28th July 2015
Hacking, the (not so) Good, the Bad and the Ugly
There was a story on the news a day or two ago about websites ending with a ".gov.uk" domain getting hacked and being used to sell drugs which were found to be fake.
It was on the Channel 4 news, you can watch the clip and read more about it here.
It got me thinking, not only because we look after a .gov.uk domain, but about the wider implications of hacking and the effect it has on rankings both in the short and long term. I believe we are slowly moving towards a situation where Google will start punishing hacked websites.
Currently Google appears to treat websites which are hacked with a soft touch, providing they are repaired and restored with all nasties removed they return to their original rankings relatively quickly, taking days or weeks rather than months or years.
I wonder what would happen if Google were to take a firmer line on sites being hacked. We saw the rapid adoption of secure certificates when Google announced they would be promoting sites which delivered content over SSL over those which don’t. Effectively rewarding websites which are taking steps to be more “trusted”.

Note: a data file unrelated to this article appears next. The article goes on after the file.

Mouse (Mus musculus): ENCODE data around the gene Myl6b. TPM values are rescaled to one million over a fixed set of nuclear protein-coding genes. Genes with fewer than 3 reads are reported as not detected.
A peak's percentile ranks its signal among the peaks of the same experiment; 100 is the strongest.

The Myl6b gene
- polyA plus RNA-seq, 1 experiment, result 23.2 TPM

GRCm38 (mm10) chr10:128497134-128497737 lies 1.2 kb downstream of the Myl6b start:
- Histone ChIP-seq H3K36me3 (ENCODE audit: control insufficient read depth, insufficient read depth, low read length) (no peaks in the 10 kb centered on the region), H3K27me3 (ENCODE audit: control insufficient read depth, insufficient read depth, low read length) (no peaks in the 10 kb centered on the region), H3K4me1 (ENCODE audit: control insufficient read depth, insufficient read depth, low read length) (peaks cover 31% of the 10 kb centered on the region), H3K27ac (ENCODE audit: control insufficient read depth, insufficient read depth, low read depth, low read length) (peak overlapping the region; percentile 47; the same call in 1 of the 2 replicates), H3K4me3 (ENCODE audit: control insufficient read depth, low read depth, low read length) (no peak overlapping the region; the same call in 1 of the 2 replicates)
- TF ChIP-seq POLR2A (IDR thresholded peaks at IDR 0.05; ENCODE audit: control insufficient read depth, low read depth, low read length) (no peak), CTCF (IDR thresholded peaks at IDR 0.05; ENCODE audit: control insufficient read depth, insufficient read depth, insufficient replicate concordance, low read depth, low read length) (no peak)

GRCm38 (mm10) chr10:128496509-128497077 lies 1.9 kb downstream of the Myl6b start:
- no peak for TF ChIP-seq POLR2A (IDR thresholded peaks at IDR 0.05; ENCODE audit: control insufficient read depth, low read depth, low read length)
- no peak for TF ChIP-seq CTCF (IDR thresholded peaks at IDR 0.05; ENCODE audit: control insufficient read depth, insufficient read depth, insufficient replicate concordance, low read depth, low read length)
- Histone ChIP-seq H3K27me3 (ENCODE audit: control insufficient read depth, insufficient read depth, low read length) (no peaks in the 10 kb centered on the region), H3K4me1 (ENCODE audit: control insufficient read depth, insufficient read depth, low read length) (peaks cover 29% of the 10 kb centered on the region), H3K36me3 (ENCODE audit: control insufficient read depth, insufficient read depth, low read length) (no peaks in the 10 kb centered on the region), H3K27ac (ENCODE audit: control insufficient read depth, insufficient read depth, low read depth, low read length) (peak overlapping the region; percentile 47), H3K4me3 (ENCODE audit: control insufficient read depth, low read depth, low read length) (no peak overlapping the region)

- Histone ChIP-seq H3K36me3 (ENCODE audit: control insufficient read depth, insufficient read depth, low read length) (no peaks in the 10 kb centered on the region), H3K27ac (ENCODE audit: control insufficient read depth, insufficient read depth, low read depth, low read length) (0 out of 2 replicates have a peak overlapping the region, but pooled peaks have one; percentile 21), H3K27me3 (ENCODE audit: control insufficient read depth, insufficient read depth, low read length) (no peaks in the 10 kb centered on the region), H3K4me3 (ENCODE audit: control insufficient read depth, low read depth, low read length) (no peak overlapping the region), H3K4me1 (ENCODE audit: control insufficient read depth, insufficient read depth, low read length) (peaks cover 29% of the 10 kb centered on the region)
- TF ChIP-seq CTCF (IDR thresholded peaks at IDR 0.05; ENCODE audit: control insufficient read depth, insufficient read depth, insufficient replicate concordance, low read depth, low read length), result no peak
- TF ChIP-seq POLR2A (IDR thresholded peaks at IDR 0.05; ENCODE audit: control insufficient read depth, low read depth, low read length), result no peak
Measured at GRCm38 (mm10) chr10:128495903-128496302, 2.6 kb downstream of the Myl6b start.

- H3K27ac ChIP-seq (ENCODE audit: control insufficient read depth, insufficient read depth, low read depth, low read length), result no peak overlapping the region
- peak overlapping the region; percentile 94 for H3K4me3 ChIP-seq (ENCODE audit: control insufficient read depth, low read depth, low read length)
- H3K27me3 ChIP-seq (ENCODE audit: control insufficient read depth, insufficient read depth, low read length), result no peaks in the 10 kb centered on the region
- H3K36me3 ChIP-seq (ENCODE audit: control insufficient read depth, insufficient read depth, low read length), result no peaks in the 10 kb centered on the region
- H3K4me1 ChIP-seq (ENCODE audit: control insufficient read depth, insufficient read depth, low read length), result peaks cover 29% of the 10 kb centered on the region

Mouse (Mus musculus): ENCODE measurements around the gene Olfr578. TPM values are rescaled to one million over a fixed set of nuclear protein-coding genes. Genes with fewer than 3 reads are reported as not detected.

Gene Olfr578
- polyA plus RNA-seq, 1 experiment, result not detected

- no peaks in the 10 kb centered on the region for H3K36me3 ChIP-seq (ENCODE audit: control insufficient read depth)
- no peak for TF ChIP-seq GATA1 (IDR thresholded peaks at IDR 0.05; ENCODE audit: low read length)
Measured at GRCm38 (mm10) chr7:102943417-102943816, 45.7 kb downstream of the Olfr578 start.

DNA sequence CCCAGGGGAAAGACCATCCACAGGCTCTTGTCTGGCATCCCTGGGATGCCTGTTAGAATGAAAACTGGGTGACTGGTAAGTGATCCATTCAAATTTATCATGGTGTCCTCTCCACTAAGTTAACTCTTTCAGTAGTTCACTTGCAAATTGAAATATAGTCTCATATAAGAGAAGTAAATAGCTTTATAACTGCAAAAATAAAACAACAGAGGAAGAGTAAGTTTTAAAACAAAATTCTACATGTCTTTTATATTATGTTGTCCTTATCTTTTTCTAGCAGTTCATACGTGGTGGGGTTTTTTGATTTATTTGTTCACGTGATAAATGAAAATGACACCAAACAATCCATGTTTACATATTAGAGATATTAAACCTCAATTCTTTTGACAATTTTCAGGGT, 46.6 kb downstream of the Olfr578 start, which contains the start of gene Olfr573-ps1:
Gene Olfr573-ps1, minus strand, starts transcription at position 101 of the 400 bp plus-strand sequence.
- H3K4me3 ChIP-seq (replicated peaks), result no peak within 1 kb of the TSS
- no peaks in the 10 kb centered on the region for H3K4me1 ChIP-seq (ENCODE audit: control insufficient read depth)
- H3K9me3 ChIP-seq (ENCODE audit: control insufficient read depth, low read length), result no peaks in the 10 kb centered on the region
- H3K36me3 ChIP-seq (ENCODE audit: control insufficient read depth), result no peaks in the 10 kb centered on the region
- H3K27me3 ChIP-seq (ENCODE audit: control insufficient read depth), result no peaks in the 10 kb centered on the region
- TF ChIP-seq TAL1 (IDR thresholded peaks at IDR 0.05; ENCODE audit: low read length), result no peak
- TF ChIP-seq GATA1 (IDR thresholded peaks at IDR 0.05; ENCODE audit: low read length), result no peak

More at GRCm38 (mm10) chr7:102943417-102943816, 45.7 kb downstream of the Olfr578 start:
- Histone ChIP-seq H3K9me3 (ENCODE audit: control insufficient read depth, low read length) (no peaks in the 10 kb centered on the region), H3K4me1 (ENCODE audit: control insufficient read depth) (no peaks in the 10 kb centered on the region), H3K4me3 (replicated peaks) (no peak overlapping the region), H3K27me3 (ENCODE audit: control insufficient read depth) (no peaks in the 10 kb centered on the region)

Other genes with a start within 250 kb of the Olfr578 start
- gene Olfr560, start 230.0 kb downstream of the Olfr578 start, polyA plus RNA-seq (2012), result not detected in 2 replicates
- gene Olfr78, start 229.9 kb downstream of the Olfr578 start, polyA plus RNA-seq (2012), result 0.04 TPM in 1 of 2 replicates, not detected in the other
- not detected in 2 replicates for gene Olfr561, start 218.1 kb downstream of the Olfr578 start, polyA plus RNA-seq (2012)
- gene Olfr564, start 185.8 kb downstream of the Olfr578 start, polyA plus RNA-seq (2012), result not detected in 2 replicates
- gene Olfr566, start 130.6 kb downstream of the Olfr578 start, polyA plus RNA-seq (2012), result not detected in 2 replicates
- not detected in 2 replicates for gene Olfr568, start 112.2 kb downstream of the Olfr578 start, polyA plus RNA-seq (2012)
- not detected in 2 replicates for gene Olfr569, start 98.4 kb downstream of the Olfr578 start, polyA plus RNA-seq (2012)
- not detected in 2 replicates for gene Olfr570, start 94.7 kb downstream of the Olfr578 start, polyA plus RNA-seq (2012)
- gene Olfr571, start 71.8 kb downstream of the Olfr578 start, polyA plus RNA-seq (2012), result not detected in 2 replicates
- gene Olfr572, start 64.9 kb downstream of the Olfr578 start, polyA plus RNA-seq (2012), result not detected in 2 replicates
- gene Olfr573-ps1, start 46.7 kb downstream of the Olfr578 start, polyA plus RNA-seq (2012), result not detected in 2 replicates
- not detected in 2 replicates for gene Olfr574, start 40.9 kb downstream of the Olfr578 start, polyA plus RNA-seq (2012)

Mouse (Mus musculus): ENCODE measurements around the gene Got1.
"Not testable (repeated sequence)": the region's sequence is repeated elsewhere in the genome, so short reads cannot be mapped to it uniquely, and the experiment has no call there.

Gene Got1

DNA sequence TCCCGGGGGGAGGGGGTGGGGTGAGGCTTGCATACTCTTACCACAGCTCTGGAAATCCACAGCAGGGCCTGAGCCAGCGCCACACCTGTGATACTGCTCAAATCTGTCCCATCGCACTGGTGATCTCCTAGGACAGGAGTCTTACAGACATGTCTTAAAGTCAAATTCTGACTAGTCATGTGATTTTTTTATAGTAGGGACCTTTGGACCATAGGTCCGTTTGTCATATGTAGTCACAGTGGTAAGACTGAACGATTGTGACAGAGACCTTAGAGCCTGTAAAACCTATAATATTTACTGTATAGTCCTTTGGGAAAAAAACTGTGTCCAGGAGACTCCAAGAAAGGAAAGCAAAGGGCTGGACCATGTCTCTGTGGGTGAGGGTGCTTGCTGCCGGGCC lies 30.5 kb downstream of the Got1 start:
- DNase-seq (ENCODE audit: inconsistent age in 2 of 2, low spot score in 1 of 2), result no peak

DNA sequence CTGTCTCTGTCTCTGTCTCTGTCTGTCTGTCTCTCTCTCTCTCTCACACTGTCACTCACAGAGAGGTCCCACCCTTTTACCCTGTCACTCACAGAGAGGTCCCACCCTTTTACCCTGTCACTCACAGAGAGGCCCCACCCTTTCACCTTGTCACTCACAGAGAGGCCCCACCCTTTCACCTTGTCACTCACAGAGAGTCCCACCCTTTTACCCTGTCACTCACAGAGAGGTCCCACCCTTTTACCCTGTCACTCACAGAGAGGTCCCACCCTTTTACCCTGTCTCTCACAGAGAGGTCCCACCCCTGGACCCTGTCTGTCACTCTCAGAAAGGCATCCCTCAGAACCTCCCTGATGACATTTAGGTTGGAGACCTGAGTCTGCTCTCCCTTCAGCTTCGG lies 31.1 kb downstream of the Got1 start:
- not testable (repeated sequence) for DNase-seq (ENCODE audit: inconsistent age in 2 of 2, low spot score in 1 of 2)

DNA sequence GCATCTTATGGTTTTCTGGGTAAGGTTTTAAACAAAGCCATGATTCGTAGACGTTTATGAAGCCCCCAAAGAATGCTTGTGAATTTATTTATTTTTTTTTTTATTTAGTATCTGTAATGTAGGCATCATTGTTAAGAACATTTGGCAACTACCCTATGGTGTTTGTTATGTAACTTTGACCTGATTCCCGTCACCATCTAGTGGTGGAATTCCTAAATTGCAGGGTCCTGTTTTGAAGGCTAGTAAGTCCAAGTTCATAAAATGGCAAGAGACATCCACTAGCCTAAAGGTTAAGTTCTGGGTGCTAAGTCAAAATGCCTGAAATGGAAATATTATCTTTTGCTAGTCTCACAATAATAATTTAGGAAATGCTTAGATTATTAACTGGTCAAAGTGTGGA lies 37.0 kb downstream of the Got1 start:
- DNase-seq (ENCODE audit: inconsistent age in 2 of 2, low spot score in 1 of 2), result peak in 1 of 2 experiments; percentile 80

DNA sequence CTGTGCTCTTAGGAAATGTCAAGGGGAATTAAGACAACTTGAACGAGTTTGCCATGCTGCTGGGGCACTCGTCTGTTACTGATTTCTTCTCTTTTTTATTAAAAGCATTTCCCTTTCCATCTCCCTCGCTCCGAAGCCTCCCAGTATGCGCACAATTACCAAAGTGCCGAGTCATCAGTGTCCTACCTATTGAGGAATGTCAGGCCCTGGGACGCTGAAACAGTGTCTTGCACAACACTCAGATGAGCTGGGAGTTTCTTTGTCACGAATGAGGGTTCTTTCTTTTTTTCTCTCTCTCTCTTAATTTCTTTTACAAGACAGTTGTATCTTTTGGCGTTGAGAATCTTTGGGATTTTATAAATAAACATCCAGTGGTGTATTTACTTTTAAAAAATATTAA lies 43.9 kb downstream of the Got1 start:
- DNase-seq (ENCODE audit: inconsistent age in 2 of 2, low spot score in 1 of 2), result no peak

Follow this line of thought its not hard to imagine Google punishing sites which are repeatedly found to be untrustworthy especially if a compromised site begins serving malware or worse. If a “webmaster” isn’t willing to take steps to protect their site following a breach of security, do they deserve to be ranked as high as a site which takes necessary precautions?
It would be harsh to permanently punish a site for a first offence, but for repeat offenders it seems a reasonable stance to take.
An obvious consequence of this is it will raise the bar for security, in the long term will this be such a bad thing?
The main flaw in this is that hackings can happen in a multitude of ways, the Shop Talk podcast has a fascinating episode where the author was victim to a social engineering attack on his hosting company which lead to not only his websites being compromised but his personal information being posted on the dark web.
Should a website be punished because a hosting company, in this case a very reputable one, had a vulnerability in their account authentication? Technically the author did absolutely nothing wrong so to be punished seems incredibly harsh, especially when it was the hosting company at fault.